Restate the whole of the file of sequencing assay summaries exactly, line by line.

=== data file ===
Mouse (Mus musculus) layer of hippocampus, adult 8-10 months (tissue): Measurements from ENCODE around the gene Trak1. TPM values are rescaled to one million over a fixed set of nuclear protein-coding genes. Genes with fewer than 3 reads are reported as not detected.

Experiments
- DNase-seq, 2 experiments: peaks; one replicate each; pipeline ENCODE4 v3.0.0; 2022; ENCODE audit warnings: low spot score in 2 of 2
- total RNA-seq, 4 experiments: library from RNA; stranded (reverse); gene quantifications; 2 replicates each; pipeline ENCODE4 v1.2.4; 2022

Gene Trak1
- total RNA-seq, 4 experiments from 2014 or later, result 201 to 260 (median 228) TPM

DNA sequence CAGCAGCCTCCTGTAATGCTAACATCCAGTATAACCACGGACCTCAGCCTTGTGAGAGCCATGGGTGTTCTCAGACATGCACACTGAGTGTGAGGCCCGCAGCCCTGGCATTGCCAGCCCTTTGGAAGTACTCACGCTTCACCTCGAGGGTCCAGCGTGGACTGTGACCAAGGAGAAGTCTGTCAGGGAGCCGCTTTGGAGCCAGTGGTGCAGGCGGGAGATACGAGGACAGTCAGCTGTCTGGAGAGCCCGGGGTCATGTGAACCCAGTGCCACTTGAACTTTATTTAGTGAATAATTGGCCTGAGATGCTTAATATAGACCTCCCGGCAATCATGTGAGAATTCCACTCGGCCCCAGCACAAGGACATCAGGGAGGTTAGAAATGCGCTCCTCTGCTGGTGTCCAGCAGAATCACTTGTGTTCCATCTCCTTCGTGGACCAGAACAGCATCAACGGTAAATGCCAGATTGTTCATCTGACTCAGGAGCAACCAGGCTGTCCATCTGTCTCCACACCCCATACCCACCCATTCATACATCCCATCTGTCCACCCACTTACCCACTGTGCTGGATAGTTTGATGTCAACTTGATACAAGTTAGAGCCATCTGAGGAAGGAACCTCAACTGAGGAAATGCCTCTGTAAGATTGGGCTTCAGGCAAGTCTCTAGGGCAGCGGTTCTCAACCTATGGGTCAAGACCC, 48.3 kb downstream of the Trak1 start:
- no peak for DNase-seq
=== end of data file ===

Mouse (Mus musculus) layer of hippocampus, adult 8-10 months (tissue): Measurements from ENCODE around the gene Trak1. TPM values are rescaled to one million over a fixed set of nuclear protein-coding genes. Genes with fewer than 3 reads are reported as not detected.

Experiments
- DNase-seq, 2 experiments: peaks; one replicate each; pipeline ENCODE4 v3.0.0; 2022; ENCODE audit warnings: low spot score in 2 of 2
- total RNA-seq, 4 experiments: library from RNA; stranded (reverse); gene quantifications; 2 replicates each; pipeline ENCODE4 v1.2.4; 2022

Gene Trak1
- total RNA-seq, 4 experiments from 2014 or later, result 201 to 260 (median 228) TPM

DNA sequence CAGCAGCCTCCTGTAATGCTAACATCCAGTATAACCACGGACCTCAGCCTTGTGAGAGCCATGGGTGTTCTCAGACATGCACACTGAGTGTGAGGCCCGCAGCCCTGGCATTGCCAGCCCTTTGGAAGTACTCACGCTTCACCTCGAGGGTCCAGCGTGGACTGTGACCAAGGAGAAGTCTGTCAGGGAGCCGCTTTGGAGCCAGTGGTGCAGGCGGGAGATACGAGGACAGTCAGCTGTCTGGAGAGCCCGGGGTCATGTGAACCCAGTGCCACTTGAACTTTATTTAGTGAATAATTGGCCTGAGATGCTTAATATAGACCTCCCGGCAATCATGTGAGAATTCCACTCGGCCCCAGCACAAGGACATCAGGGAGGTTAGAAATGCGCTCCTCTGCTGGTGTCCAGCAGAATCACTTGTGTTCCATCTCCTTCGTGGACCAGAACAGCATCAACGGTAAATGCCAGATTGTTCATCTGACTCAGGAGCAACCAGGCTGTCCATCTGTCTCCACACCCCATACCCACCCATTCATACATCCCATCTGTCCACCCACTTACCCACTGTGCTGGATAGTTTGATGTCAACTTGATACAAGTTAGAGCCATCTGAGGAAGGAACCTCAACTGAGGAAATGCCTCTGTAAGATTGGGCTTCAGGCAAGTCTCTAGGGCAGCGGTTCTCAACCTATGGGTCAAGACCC, 48.3 kb downstream of the Trak1 start:
- no peak for DNase-seq